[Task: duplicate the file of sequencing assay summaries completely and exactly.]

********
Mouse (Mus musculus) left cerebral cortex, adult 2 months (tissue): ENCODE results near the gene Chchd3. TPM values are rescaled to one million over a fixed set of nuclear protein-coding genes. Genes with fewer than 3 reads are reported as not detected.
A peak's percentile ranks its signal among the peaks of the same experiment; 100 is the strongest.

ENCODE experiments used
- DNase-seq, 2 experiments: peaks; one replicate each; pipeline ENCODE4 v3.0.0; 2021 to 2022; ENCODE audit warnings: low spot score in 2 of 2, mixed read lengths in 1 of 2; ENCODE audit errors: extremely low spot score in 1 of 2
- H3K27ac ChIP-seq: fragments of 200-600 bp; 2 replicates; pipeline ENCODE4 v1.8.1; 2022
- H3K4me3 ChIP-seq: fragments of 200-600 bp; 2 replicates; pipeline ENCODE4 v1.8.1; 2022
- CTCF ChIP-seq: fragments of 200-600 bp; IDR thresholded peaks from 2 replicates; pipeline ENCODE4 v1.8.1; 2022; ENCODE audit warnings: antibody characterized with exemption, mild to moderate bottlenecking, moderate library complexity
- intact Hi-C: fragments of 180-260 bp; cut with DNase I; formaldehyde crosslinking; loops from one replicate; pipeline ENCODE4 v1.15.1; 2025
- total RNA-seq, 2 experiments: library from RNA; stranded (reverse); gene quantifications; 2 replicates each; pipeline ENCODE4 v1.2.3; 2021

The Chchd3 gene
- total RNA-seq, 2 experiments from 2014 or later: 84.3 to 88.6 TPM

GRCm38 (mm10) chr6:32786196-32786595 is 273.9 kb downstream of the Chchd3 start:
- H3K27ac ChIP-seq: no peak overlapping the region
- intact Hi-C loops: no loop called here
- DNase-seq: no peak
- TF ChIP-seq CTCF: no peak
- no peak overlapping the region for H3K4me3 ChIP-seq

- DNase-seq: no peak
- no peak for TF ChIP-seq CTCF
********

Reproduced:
Mouse (Mus musculus) left cerebral cortex, adult 2 months (tissue): ENCODE results near the gene Chchd3. TPM values are rescaled to one million over a fixed set of nuclear protein-coding genes. Genes with fewer than 3 reads are reported as not detected.
A peak's percentile ranks its signal among the peaks of the same experiment; 100 is the strongest.

ENCODE experiments used
- DNase-seq, 2 experiments: peaks; one replicate each; pipeline ENCODE4 v3.0.0; 2021 to 2022; ENCODE audit warnings: low spot score in 2 of 2, mixed read lengths in 1 of 2; ENCODE audit errors: extremely low spot score in 1 of 2
- H3K27ac ChIP-seq: fragments of 200-600 bp; 2 replicates; pipeline ENCODE4 v1.8.1; 2022
- H3K4me3 ChIP-seq: fragments of 200-600 bp; 2 replicates; pipeline ENCODE4 v1.8.1; 2022
- CTCF ChIP-seq: fragments of 200-600 bp; IDR thresholded peaks from 2 replicates; pipeline ENCODE4 v1.8.1; 2022; ENCODE audit warnings: antibody characterized with exemption, mild to moderate bottlenecking, moderate library complexity
- intact Hi-C: fragments of 180-260 bp; cut with DNase I; formaldehyde crosslinking; loops from one replicate; pipeline ENCODE4 v1.15.1; 2025
- total RNA-seq, 2 experiments: library from RNA; stranded (reverse); gene quantifications; 2 replicates each; pipeline ENCODE4 v1.2.3; 2021

The Chchd3 gene
- total RNA-seq, 2 experiments from 2014 or later: 84.3 to 88.6 TPM

GRCm38 (mm10) chr6:32786196-32786595 is 273.9 kb downstream of the Chchd3 start:
- H3K27ac ChIP-seq: no peak overlapping the region
- intact Hi-C loops: no loop called here
- DNase-seq: no peak
- TF ChIP-seq CTCF: no peak
- no peak overlapping the region for H3K4me3 ChIP-seq

- DNase-seq: no peak
- no peak for TF ChIP-seq CTCF